Thursday, June 6, 2013

Mark MacDonald 

For the Poetess Lan Lan 

A new way of looking, a glance through the eyes
of somebody, anybody, someone not me, someone not
so gregarious, someone alone, someone not lonely:
 
A woman not washing dishes or cooking, a woman
not staring out the window; a woman not nursing a
child, or picking up after strangers; or even the people
 
she loves. So very few people stand on the sidewalks
in the city where I live, so very few people wait for a
bus or a friend with whom they work on the corner. 
 
This morning I fell in love with the poetess Lan Lan who
watches a flock of birds fly away and gathers the wind
in her scarf. “If anyone else stops to see what I see, 
 
I will accept that as a way of loving me,” she writes
in her poem called “The Village” a poem about
waiting, a poem about the promise of summer, a
 
poem about life lived in a village and standing
beneath the moon with only a candle. I love you 
Lan Lan, I love you. I love your orange scarf that
 
captures the breeze and lulls it to sleep; I love
your small hut by the river where two, only two,
quail play together in the grass. I have stopped
 
to see what you see, Lan Lan: “the apple flowers
fallen on the tombstones; the birds of the morning.”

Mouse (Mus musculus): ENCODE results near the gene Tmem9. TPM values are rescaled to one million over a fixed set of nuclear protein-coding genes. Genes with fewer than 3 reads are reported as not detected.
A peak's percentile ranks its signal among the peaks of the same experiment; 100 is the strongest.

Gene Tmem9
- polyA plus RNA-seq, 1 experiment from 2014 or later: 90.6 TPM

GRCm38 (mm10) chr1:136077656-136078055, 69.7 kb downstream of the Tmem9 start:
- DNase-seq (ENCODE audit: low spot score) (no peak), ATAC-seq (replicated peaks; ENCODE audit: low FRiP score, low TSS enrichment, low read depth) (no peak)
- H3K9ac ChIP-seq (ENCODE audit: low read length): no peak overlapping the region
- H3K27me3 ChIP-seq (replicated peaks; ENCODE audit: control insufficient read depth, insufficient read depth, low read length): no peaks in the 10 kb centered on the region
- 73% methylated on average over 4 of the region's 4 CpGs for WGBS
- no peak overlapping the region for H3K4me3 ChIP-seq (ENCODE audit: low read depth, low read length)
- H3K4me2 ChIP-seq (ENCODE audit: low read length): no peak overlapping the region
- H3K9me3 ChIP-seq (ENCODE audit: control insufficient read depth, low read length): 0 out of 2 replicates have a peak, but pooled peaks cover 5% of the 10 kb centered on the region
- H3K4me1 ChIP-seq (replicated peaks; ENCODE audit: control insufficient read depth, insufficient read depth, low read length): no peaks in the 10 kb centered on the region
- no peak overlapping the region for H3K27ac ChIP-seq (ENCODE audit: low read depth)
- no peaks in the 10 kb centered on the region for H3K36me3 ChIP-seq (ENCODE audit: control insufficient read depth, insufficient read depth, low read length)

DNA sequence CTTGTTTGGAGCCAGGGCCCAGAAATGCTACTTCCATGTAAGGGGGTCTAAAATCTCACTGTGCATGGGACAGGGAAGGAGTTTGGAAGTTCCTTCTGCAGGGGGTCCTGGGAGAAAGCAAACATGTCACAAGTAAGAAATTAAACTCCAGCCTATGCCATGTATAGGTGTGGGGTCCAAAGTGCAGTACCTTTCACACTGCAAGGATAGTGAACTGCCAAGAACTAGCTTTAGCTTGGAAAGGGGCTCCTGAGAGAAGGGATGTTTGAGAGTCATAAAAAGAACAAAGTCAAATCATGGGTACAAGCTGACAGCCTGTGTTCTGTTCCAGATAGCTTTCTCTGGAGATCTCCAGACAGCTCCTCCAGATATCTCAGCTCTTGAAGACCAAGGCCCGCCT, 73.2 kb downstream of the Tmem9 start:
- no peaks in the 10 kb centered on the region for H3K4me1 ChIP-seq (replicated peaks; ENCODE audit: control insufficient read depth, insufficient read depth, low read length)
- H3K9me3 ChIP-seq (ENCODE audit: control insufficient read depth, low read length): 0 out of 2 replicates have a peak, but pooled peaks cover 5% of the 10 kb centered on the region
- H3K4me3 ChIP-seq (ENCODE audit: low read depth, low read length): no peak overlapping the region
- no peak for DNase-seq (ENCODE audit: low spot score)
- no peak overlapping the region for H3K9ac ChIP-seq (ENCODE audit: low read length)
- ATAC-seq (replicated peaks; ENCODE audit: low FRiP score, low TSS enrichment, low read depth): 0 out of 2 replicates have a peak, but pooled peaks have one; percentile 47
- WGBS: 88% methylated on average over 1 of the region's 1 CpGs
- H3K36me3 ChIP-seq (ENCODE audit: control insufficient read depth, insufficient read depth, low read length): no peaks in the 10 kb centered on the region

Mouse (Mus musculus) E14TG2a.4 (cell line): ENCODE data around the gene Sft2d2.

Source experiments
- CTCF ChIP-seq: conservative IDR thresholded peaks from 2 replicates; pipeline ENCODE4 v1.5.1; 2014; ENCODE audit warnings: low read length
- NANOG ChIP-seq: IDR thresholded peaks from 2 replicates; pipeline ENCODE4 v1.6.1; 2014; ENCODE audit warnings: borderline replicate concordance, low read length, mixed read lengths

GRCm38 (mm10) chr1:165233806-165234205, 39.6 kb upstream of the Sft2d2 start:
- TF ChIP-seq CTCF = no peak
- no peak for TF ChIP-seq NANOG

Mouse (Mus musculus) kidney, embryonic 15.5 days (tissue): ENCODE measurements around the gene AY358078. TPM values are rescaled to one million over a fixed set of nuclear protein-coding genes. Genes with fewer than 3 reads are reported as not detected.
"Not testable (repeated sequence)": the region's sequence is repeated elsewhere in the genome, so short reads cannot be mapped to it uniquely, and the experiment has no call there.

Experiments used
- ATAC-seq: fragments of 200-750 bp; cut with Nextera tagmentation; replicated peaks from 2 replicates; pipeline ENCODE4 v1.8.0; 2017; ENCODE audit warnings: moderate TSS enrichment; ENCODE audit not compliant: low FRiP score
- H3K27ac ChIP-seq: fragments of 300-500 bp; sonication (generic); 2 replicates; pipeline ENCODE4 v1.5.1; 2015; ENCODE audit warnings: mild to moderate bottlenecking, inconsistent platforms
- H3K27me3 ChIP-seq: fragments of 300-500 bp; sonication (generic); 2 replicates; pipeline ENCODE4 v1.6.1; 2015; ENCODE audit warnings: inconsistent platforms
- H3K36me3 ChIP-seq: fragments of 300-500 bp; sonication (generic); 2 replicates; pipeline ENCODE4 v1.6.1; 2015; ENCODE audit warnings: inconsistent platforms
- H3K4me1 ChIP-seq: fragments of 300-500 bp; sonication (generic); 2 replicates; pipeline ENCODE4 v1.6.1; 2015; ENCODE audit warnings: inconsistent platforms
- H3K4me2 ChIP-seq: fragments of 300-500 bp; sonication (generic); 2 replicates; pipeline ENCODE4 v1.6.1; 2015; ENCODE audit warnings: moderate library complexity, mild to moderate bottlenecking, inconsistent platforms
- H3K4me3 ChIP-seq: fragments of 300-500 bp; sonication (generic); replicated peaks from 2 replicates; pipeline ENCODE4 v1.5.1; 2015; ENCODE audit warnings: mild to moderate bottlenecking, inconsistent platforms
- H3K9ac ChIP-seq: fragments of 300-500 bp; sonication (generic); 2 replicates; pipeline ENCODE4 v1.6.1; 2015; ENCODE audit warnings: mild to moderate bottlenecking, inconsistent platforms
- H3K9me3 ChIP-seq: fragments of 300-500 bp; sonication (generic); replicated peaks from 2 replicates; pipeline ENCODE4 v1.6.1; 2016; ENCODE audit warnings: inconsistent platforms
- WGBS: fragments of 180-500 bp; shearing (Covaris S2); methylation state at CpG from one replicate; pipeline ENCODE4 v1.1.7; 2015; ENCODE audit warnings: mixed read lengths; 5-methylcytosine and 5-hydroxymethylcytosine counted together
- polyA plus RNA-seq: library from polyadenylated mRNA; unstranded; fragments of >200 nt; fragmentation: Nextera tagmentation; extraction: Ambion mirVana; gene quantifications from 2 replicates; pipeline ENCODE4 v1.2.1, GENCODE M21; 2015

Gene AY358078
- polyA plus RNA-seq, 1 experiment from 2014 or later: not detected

I love you Lan Lan. And I know what the dead know.

Thursday, January 3, 2013

Rina Rose

In the Sheer Light of a Connecticut Train Station

"'Kathy," I said as we boarded a Greyhound in Pittsburgh,
"Michigan seems like a dream to me now.
It took me four days to hitchhike from Saginaw..."
~America by Simon & Garfunkel~

I see that sleek silver train
crowded with so many passengers
stopping at the Hartford, CT Station
I got off dragging my rolling suitcase behind me
all through town as I did my best to remember
which sidewalks I took so I could find my way back

along the way I asked numerous people
where I could find the hospital
a hospital? said my mind
not a motel or even youth hostel with the last $60 I had?
not a restaurant?
to eat something when I was hungry

even my undrugged subconscious told me
this is illogical thinking, so wake up and clear your eyes
not yet. the delusion wasn’t done with me
none of the residents knew how to get to a hospital. strange
not even the crazy man with messy dreds and dressed in ragged clothes
who mumbled as he walked
he pretended he knew
so I left him behind and walked ahead of him

people kept telling me a big race happening soon that day
it reminded me of the Toyota Grand Prix of Long Beach, CA
I’d never been there either nor was I even a race fan
when I last saw the city I’d forgotten the hospital
I watched cars and people moving past me
did they even see me? and who won the race?

in this station of the metro
and a city I only visited in my dreams